Microsoft’s unified Windows Store brings new changes to listings and search algorithms for developers

Image Credit: WinBeta

Part of Microsoft’s new initiative with Windows 10 is to unify Windows users experiences across multiple devices. During Microsoft’s developer conference //Build/ 2015, Microsoft sold its vision of a unified buying experience that would occur in a combined Windows, Windows Mobile, and Xbox Store, eventually. More than directing Windows users to a single purchase point, the combined Store is intended to help developers make money.

As Windows 10 nears its July 29th launch date, curious Windows developers are finally getting answers regarding Microsoft’s progress on its //Build/ 2015 unified vision. According to Microsoft, the changes to the Store are finally coming. The new Store changes affect lists, search algorithms, a new web experience, and updates to ratings and reviews.

Aside from the most obvious “app gap” compliant, the Windows Store on both PC and Mobile were criticized for their lack of discoverability. Many Windows app developers complained about their app’s lack of surfacing among the sea of copy-cat apps or misdirected tutorial pages that used copyrighted material. With today’s announcement, the Windows team is addressing that specific concern with its new listing and search algorithms.

  • Search algorithms optimized for apps, games, movies, and music rather than the general web search used earlier. These algorithms take a more holistic approach when evaluating an app’s relevancy to the search terms, factoring in attributes such as click-through rates in the Store listings, ratings and reviews, keywords, and total downloads.
  • Apps that customers have previously acquired are not currently filtered out of searches or app lists. As a result, customers may see apps they already own in the Store lists and recommendations. We are planning to remove previously-owned apps from the recommendations in a future update.
  • Lists will not include ‘top grossing.’ The lists available today include ‘top free,’ ‘top paid,’ ‘best rated,’ and ‘new and rising.’ The ‘top grossing’ app list, which is currently available in the Store on Windows 8, will be temporarily unavailable, with plans to bring back this capability in a future update.
  • Store lists always show Apps first, then Games, then Music, then Movies. When users search for items, the order of the results might not be the ideal, and that is also a focus area for future improvement.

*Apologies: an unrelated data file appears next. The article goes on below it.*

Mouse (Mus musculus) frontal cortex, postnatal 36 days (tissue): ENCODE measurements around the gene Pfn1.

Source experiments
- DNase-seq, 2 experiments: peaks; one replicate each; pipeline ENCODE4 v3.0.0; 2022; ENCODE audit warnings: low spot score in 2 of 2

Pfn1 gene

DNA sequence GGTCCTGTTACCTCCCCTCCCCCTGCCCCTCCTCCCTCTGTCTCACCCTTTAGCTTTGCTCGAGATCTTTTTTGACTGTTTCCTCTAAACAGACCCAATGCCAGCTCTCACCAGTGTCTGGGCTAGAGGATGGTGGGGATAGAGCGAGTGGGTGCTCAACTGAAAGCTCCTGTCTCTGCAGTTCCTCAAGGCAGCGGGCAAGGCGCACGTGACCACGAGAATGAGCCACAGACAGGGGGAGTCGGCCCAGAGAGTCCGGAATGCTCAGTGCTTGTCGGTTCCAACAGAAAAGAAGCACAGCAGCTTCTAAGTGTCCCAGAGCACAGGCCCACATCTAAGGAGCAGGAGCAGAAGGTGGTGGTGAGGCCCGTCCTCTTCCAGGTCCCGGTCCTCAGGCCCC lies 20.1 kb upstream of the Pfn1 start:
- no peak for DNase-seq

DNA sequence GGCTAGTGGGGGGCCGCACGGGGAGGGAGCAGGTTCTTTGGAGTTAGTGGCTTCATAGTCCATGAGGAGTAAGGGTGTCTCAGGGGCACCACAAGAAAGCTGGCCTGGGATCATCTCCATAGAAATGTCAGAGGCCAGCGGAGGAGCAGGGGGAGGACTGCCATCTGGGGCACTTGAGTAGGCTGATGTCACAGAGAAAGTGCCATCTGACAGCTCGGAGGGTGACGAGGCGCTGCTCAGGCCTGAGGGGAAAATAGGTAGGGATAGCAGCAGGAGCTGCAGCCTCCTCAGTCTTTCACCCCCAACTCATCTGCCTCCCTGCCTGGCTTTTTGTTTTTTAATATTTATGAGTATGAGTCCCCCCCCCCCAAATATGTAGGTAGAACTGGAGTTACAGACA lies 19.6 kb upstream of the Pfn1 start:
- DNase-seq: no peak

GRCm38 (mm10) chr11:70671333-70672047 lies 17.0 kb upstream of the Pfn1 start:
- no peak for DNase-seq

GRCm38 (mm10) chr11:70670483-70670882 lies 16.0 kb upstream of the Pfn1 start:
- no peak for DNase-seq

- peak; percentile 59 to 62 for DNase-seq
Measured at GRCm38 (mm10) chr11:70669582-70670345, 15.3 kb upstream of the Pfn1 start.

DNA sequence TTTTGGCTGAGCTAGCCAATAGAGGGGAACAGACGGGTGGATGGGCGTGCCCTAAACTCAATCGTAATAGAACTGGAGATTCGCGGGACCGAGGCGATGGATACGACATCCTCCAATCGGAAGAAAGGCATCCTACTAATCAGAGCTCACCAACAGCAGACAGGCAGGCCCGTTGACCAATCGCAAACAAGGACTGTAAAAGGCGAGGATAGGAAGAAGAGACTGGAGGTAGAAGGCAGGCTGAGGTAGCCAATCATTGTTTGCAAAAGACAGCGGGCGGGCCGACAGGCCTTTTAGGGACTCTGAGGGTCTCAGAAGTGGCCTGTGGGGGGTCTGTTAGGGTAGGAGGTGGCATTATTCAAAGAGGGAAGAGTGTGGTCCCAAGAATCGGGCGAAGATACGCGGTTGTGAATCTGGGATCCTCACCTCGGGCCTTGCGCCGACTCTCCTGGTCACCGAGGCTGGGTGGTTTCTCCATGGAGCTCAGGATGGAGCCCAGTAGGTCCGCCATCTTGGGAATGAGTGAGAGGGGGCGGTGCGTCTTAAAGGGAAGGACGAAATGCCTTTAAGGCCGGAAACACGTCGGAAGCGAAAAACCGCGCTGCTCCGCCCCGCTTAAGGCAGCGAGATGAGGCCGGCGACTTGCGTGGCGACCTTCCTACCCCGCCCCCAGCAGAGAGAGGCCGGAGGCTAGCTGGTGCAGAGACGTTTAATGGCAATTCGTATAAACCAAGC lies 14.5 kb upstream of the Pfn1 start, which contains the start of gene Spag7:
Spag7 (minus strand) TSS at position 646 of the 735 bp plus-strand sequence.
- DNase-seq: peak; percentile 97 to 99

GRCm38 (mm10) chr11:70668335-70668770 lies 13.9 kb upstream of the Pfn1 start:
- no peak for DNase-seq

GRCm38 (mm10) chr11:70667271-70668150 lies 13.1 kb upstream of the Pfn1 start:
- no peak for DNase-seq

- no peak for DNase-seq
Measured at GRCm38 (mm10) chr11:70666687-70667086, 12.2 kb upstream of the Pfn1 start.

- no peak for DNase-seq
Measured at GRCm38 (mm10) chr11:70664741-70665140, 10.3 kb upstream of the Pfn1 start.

Microsoft offers a note of caution regarding the new algorithm. Due to the changes being applied to current Windows 8 and Windows Phone data, developers may experience some ranking changes in both Store lists and search results. Microsoft is encouraging developers to evaluate their app’s descriptions and keywords to ensure they are best optimized for the list and search results they would like to be displayed as.

Image Credit: Microsoft

Alongside the new Store found on Windows devices, Microsoft is also putting its Store on the web for easier accessibility. Windows 8 had a version of the Store that could be accessed via the browser, but Microsoft’s new web-based Store now includes listings for media content such as music, movies, and TV shows. The inclusion of Windows Media content now offers a more full-featured Store experience to Windows users on any device.

  • Windows Phone screenshot auto-rotation orientation no longer available. Windows Phone Dev Center enabled developers to submit vertical screenshots, and Dev Center would rotate them. The new Dev Center does not have this ‘auto rotate’ filter. So you might see some Windows Phone screenshots appear vertical instead of horizontal in the Store. The fix is easy: re-submit the screenshots rotated with any image editor, and then upload to Dev Center.
  • New web Store and URL redirects: The previous Store URLs windows.microsoft.com and www.windowsphone.com now redirect customers to the new web Store apps.microsoft.com. Existing URLs and links continue to work and automatically redirect customers to the new Store.